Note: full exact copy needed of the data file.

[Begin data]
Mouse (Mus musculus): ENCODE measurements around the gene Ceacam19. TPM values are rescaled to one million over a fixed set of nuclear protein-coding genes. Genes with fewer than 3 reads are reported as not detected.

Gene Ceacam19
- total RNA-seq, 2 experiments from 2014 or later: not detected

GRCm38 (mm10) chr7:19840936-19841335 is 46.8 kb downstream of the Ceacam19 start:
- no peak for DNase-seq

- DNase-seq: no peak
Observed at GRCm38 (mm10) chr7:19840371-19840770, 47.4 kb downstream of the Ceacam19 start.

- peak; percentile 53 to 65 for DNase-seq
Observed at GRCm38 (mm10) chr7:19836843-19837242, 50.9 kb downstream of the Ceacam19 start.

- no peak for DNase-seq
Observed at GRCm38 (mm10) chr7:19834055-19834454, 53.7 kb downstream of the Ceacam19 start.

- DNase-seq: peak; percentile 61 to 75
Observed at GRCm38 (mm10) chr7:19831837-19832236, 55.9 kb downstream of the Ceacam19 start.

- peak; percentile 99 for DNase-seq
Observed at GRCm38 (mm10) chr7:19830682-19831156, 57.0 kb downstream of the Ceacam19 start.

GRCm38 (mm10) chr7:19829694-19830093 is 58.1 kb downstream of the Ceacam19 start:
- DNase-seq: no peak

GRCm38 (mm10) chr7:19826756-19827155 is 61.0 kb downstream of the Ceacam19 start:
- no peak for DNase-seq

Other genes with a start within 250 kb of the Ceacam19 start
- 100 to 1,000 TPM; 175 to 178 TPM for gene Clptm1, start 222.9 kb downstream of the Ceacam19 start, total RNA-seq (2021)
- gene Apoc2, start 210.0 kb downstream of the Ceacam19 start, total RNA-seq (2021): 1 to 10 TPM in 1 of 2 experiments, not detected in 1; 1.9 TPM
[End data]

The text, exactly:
Mouse (Mus musculus): ENCODE measurements around the gene Ceacam19. TPM values are rescaled to one million over a fixed set of nuclear protein-coding genes. Genes with fewer than 3 reads are reported as not detected.

Gene Ceacam19
- total RNA-seq, 2 experiments from 2014 or later: not detected

GRCm38 (mm10) chr7:19840936-19841335 is 46.8 kb downstream of the Ceacam19 start:
- no peak for DNase-seq

- DNase-seq: no peak
Observed at GRCm38 (mm10) chr7:19840371-19840770, 47.4 kb downstream of the Ceacam19 start.

- peak; percentile 53 to 65 for DNase-seq
Observed at GRCm38 (mm10) chr7:19836843-19837242, 50.9 kb downstream of the Ceacam19 start.

- no peak for DNase-seq
Observed at GRCm38 (mm10) chr7:19834055-19834454, 53.7 kb downstream of the Ceacam19 start.

- DNase-seq: peak; percentile 61 to 75
Observed at GRCm38 (mm10) chr7:19831837-19832236, 55.9 kb downstream of the Ceacam19 start.

- peak; percentile 99 for DNase-seq
Observed at GRCm38 (mm10) chr7:19830682-19831156, 57.0 kb downstream of the Ceacam19 start.

GRCm38 (mm10) chr7:19829694-19830093 is 58.1 kb downstream of the Ceacam19 start:
- DNase-seq: no peak

GRCm38 (mm10) chr7:19826756-19827155 is 61.0 kb downstream of the Ceacam19 start:
- no peak for DNase-seq

Other genes with a start within 250 kb of the Ceacam19 start
- 100 to 1,000 TPM; 175 to 178 TPM for gene Clptm1, start 222.9 kb downstream of the Ceacam19 start, total RNA-seq (2021)
- gene Apoc2, start 210.0 kb downstream of the Ceacam19 start, total RNA-seq (2021): 1 to 10 TPM in 1 of 2 experiments, not detected in 1; 1.9 TPM